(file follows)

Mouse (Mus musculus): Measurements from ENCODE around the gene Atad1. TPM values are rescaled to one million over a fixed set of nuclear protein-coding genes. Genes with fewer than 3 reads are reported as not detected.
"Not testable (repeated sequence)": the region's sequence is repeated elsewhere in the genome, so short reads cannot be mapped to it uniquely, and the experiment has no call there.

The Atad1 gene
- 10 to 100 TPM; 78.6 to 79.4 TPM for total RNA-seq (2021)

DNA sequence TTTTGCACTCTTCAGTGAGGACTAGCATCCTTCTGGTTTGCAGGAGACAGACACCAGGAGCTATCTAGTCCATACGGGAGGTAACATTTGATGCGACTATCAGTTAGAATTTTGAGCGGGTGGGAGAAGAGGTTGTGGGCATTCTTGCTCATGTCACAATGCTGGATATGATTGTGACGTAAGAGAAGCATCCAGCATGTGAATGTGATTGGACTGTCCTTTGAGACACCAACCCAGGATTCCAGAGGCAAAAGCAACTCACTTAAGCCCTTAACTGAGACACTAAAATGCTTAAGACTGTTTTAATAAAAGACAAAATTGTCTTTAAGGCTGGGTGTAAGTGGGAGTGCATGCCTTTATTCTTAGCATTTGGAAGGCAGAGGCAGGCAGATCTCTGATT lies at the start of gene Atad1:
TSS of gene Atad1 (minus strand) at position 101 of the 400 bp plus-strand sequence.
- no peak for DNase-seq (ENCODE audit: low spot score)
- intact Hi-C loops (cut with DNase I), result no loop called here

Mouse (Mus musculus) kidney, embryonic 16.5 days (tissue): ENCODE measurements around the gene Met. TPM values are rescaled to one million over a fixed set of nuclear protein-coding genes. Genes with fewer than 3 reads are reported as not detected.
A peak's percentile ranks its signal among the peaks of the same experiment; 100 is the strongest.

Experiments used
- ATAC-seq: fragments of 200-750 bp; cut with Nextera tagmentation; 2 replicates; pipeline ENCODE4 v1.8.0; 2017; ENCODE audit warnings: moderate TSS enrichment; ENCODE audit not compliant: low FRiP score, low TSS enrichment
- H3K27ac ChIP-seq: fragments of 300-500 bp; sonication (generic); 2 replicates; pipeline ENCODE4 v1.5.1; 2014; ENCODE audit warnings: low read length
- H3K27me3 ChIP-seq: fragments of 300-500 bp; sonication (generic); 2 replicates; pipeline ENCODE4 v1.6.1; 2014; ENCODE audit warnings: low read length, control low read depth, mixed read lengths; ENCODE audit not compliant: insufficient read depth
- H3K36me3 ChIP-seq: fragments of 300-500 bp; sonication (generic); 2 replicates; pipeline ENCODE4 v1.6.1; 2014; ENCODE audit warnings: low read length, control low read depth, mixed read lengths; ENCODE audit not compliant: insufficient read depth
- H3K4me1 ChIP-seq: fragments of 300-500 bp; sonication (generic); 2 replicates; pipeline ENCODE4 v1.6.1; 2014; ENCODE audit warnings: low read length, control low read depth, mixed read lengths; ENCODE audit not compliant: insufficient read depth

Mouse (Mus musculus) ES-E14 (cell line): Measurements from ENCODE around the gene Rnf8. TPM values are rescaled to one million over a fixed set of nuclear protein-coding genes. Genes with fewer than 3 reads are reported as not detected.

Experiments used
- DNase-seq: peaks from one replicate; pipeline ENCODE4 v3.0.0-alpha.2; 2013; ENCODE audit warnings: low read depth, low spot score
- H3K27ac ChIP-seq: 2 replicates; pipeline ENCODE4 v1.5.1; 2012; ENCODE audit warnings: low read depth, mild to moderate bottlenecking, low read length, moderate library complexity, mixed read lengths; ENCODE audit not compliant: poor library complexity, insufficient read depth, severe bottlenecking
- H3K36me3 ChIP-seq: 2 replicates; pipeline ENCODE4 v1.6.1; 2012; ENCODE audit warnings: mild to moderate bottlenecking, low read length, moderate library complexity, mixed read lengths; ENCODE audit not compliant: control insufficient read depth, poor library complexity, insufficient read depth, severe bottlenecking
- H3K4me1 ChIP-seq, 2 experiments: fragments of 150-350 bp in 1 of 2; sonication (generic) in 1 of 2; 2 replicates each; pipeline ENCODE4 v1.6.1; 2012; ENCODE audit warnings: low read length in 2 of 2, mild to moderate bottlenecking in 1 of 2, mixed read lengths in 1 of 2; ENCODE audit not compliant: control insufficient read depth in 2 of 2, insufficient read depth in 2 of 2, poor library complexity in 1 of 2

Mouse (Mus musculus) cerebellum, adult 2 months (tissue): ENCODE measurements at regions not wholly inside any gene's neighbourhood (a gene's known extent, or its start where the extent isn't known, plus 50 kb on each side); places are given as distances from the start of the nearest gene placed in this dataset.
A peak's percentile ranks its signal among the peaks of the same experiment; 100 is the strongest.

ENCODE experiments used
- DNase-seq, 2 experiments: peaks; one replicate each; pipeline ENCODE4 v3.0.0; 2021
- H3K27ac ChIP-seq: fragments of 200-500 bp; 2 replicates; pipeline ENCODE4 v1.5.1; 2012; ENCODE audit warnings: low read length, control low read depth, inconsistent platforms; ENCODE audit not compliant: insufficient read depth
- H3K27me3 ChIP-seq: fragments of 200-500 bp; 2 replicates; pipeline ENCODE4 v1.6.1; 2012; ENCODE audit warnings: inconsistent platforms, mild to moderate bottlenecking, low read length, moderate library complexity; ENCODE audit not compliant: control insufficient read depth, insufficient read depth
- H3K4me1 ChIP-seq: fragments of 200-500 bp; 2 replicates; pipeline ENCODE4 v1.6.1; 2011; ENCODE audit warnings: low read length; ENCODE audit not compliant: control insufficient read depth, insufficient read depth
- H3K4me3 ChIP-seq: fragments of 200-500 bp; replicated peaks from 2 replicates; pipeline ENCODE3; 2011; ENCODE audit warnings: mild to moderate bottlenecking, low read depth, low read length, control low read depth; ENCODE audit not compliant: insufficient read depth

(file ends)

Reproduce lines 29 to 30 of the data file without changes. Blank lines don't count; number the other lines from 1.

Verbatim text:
- H3K4me1 ChIP-seq: fragments of 200-500 bp; 2 replicates; pipeline ENCODE4 v1.6.1; 2011; ENCODE audit warnings: low read length; ENCODE audit not compliant: control insufficient read depth, insufficient read depth
- H3K4me3 ChIP-seq: fragments of 200-500 bp; replicated peaks from 2 replicates; pipeline ENCODE3; 2011; ENCODE audit warnings: mild to moderate bottlenecking, low read depth, low read length, control low read depth; ENCODE audit not compliant: insufficient read depth